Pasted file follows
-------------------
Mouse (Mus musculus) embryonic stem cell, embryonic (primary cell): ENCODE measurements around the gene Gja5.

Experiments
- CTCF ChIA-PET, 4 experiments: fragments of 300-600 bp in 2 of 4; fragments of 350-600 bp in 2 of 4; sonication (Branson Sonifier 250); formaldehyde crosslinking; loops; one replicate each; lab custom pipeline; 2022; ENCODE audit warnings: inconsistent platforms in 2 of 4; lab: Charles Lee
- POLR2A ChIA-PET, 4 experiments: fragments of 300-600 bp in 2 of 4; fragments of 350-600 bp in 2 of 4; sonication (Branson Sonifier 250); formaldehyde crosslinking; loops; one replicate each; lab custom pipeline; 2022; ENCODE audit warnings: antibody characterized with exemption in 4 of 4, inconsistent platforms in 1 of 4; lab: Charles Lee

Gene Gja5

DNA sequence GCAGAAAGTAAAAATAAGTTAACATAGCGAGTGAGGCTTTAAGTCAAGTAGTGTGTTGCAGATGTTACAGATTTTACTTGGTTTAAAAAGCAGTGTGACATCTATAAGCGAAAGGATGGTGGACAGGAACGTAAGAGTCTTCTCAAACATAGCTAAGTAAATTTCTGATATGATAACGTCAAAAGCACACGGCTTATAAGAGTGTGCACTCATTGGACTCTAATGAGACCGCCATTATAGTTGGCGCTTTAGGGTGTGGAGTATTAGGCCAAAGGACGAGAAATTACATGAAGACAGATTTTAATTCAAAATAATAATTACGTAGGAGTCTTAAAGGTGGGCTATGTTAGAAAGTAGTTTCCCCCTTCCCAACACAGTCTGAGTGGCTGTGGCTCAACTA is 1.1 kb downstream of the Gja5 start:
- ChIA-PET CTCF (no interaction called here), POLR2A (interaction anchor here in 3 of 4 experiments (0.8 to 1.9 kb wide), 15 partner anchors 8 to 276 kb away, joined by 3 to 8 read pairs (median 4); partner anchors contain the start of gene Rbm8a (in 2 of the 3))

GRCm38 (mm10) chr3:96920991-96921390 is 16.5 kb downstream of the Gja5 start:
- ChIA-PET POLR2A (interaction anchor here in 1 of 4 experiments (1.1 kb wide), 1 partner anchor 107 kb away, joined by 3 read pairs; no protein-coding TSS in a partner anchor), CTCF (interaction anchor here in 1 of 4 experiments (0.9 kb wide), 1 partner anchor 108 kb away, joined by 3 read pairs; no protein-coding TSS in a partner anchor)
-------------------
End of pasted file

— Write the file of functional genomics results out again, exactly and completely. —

Mouse (Mus musculus) embryonic stem cell, embryonic (primary cell): ENCODE measurements around the gene Gja5.

Experiments
- CTCF ChIA-PET, 4 experiments: fragments of 300-600 bp in 2 of 4; fragments of 350-600 bp in 2 of 4; sonication (Branson Sonifier 250); formaldehyde crosslinking; loops; one replicate each; lab custom pipeline; 2022; ENCODE audit warnings: inconsistent platforms in 2 of 4; lab: Charles Lee
- POLR2A ChIA-PET, 4 experiments: fragments of 300-600 bp in 2 of 4; fragments of 350-600 bp in 2 of 4; sonication (Branson Sonifier 250); formaldehyde crosslinking; loops; one replicate each; lab custom pipeline; 2022; ENCODE audit warnings: antibody characterized with exemption in 4 of 4, inconsistent platforms in 1 of 4; lab: Charles Lee

Gene Gja5

DNA sequence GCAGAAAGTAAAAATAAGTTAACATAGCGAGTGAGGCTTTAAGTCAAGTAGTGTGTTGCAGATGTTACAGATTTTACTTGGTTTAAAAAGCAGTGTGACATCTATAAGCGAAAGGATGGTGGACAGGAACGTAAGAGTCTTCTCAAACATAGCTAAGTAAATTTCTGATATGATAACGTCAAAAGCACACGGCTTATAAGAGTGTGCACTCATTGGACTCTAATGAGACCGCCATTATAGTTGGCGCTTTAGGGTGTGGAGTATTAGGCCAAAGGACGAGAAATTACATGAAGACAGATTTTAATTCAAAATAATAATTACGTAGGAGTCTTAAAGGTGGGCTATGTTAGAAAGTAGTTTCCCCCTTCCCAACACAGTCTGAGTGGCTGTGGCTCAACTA is 1.1 kb downstream of the Gja5 start:
- ChIA-PET CTCF (no interaction called here), POLR2A (interaction anchor here in 3 of 4 experiments (0.8 to 1.9 kb wide), 15 partner anchors 8 to 276 kb away, joined by 3 to 8 read pairs (median 4); partner anchors contain the start of gene Rbm8a (in 2 of the 3))

GRCm38 (mm10) chr3:96920991-96921390 is 16.5 kb downstream of the Gja5 start:
- ChIA-PET POLR2A (interaction anchor here in 1 of 4 experiments (1.1 kb wide), 1 partner anchor 107 kb away, joined by 3 read pairs; no protein-coding TSS in a partner anchor), CTCF (interaction anchor here in 1 of 4 experiments (0.9 kb wide), 1 partner anchor 108 kb away, joined by 3 read pairs; no protein-coding TSS in a partner anchor)